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Deal or No Deal? Lawmakers Say They've Reached Border Battle Compromise, but Will Trump Agree?


Congressional leaders say they have a deal to fund border security and avoid another government shutdown. Both sides are claiming victory, but there are still hurdles to overcome.

The agreement first has to pass the House and Senate. 

President Donald Trump acknowledged the breakthrough in negotiations at his rally for border security in El Paso last night, but gave no clear signal he'll support it.

"As I was walking up to the stage they said that progress is still being made with this committee," the president said. "Just so you know we're building the wall anyway. They say that progress is being made."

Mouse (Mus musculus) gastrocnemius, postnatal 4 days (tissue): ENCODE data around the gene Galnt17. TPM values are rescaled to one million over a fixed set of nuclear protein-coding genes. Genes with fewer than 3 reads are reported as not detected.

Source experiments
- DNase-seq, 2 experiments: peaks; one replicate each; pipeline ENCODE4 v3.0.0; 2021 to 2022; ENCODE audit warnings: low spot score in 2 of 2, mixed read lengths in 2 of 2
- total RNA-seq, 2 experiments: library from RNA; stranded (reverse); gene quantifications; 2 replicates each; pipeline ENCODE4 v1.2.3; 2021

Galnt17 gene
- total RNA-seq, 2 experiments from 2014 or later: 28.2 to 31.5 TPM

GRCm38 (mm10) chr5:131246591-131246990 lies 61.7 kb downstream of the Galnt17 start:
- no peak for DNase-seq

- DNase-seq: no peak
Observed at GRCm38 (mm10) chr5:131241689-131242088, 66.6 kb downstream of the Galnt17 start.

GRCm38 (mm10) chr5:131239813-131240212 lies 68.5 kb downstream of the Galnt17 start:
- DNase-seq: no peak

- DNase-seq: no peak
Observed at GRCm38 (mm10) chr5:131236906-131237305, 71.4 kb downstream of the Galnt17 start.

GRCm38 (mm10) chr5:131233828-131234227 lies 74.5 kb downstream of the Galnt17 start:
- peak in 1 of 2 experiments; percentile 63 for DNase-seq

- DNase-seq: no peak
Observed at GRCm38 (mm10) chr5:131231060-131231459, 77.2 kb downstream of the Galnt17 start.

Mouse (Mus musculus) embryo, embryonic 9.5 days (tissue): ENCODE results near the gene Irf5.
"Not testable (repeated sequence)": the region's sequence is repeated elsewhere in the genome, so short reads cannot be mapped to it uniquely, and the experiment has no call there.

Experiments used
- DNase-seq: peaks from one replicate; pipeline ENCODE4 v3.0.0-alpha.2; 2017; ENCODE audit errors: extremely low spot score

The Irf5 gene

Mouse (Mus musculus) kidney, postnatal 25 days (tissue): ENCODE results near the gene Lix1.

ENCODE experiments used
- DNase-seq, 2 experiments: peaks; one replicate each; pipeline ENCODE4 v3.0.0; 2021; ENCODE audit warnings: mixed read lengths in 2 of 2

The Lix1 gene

Negotiators reached a deal "in principle" late Monday night, emerging from a closed door meeting with the news. They agree it's not perfect and not everyone will be happy.

"Not a single one of us is going to get every single thing we want. But nobody does," said Sen. Patrick Leahy (D-VT).

It only includes about $1.4 billion for border barriers and not the $5.7 billion that Trump wanted.

But the Democrats did back down from their demand to limit the number of detentions by ICE.

The president shot down that attempt to decrease detentions at his rally.

"If we cut detention space, we are cutting loose dangerous criminals into our country," he said.

A potential rival for the president in 2020, El Paso native, Beto O'Rourke, also held a rally in El Paso, challenging the president's border wall.

"The US cities of the US-Mexico border are far safer than the US cities that are deeper in the interior of the United States of America," he said.

Some conservative lawmakers are already criticizing the deal. 

Rep. Jim Jordan (R-OH) tweeted, "While the president was giving a great speech, Congress was putting together a bad deal on immigration." Now, it remains to be seen if the president agrees.

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